Turkey denies sending troops into Syria - and says it has no plan to do so
Turkey has no plans to send troops into Syria, the country's defence minister has said, as he denied reports that some Turkish soldiers had already entered Syria at the weekend, the state-run Anadolu Agency reported yesterday.
Syria's government had said Turkish forces were believed to be among 100 gunmen who entered Syria on Saturday with 12 pick-up trucks mounted with heavy machine guns, in an operation to supply insurgents fighting Damascus.
"It is not true ... There is no thought of Turkish soldiers entering Syria," Mr Yilmaz told a Turkish parliamentary commission when asked about the allegation by the Syrian foreign ministry, made in a letter to the UN Security Council.
Turkey's army shelled Kurdish YPG militia targets in northern Syria over the weekend, after the group seized an air base north of Aleppo, further complicating the conflict on Nato-member Turkey's southern border.
Ankara regards the YPG as a terrorist organisation and an extension of the Kurdistan Workers' Party (PKK), which has fought a 31-year-old insurgency for autonomy in south-east Turkey. Washington, which does not see the YPG as terrorists, backs the group in the fight against Islamic State of Iraq and the Levant (Isil) in Syria.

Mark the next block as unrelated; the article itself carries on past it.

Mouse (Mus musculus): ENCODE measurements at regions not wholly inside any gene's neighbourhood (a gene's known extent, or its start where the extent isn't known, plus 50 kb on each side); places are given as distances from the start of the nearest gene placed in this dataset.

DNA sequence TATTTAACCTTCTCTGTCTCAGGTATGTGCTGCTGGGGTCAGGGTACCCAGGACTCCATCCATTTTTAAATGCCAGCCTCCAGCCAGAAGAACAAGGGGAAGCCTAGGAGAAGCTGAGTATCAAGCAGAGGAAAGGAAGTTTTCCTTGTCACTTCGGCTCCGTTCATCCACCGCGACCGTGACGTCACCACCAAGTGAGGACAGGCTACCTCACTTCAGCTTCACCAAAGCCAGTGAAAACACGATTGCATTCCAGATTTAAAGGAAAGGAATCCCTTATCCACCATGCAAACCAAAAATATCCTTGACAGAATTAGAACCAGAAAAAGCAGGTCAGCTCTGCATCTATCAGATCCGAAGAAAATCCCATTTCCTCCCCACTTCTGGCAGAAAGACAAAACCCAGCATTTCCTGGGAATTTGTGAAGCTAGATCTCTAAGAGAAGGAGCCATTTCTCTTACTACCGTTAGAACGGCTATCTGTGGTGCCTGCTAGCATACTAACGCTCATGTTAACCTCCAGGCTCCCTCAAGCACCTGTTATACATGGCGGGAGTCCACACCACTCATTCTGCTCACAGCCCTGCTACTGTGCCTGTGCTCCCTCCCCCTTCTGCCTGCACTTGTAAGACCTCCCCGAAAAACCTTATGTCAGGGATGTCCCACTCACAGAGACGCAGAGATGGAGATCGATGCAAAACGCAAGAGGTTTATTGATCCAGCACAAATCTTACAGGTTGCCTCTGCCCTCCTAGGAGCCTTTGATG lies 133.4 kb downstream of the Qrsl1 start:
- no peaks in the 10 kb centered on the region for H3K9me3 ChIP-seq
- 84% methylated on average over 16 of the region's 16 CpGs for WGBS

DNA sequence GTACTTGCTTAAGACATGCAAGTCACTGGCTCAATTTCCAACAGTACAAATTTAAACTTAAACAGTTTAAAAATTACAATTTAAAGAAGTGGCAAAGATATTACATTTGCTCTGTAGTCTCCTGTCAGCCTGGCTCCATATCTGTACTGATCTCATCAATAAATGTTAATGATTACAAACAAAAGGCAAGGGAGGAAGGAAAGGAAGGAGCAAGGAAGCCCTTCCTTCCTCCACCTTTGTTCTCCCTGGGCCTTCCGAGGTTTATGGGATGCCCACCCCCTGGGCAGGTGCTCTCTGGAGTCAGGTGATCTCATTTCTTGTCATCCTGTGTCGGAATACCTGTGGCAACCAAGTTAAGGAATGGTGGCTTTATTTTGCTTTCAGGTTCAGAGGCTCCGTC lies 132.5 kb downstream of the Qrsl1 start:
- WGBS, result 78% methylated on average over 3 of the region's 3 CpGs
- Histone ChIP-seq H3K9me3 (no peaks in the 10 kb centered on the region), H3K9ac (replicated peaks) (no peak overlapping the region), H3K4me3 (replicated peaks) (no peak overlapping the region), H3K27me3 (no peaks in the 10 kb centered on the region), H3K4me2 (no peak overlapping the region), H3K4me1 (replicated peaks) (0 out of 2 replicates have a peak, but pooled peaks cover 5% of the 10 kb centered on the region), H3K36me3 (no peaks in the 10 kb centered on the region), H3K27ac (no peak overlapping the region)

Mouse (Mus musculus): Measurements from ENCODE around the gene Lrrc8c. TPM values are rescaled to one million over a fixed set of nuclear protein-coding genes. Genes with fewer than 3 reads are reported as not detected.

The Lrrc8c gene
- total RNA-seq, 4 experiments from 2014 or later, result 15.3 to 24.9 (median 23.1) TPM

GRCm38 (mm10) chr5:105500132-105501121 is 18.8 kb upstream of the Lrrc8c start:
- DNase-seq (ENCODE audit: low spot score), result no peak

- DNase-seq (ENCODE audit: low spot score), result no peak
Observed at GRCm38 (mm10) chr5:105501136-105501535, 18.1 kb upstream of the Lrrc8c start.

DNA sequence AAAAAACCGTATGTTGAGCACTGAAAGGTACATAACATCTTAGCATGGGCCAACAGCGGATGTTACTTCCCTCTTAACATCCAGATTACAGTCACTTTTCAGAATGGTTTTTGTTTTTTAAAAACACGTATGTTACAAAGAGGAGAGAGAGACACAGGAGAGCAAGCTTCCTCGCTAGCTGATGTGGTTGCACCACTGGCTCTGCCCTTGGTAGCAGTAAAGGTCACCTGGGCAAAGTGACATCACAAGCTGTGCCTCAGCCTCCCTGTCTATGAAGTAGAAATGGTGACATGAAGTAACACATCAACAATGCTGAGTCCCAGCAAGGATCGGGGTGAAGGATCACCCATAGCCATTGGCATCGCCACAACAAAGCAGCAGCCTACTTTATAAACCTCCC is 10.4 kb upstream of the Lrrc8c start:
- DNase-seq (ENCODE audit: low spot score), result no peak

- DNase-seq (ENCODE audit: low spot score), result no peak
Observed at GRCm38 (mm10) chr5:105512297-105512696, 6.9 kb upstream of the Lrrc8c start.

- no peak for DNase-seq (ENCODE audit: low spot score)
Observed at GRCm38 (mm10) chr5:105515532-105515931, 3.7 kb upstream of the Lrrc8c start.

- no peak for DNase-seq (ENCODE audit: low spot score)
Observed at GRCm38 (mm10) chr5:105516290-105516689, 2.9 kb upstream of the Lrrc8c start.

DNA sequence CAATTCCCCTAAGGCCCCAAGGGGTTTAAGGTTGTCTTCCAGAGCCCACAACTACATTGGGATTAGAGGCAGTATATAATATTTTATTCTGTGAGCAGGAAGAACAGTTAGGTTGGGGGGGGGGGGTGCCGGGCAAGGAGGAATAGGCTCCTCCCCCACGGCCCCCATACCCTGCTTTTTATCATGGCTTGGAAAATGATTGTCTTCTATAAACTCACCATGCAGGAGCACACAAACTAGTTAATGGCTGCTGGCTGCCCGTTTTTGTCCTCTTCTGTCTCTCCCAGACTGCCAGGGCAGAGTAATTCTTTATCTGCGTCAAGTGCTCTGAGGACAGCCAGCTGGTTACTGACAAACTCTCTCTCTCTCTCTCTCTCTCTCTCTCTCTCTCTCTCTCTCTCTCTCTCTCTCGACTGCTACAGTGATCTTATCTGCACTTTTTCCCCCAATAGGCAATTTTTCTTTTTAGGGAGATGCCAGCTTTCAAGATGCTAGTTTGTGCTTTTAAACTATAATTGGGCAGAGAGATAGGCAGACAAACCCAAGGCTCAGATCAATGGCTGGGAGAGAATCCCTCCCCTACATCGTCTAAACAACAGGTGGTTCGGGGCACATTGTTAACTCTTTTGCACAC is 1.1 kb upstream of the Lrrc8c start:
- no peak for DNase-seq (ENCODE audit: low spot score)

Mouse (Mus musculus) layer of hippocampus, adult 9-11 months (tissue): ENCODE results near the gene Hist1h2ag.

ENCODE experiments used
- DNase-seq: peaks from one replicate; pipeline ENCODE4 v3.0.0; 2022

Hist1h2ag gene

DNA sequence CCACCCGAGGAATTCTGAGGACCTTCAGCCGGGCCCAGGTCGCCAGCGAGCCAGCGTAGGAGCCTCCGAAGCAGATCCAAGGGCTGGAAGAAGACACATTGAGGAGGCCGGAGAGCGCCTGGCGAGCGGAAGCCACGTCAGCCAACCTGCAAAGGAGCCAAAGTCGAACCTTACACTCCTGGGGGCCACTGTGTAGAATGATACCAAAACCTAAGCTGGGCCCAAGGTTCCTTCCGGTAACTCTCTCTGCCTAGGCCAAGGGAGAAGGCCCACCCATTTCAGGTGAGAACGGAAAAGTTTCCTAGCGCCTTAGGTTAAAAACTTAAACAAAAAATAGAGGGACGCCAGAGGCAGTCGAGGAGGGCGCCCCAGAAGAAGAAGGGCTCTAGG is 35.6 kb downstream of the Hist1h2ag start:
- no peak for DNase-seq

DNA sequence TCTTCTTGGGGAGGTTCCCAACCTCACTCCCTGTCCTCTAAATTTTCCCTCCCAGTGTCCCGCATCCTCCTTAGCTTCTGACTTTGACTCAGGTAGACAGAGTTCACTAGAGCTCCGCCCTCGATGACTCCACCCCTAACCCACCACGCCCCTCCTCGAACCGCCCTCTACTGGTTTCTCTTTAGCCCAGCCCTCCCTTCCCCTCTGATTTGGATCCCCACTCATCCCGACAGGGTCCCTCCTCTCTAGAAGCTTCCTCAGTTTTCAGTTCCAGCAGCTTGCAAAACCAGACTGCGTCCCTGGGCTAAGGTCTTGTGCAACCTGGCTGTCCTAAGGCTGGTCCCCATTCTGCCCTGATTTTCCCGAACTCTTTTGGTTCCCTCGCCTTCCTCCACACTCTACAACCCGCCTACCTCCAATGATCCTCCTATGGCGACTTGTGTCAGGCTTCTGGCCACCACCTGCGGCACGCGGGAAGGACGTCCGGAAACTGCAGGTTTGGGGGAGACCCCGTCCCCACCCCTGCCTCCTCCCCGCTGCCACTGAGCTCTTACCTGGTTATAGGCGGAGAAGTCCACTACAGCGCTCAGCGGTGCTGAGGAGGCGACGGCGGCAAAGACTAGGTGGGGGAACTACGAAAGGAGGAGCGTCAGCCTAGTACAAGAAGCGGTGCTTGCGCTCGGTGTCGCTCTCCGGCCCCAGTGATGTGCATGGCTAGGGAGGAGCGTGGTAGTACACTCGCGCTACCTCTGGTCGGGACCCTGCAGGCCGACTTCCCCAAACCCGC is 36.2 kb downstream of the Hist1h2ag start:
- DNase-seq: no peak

Ahmet Davutoglu, the Turkish prime minister, has demanded that the YPG withdraw from areas it has captured from Syrian rebels.
Meanwhile, US President Barack Obama has urged Russia to stop bombing "moderate" rebels in Syria in support of its ally Bashar al-Assad, the Syrian president, a campaign seen in the West as a major obstacle to efforts to end the war.
Mr Yilmaz also denied reports that Saudi Arabian aircraft had arrived at Turkey's Incirlik air base for the fight against Isil militants, but said a decision had been reached for Saudi to send four F-16 jets.
A Turkish soldier was killed on Sunday evening after Turkey's security forces clashed with a group at the Syrian border that was trying to enter Turkey illegally, the armed forces said. The Turkish military, which regularly detains people crossing back and forth across the Syrian border, said the clash occurred in the Yayladagi area of Hatay province.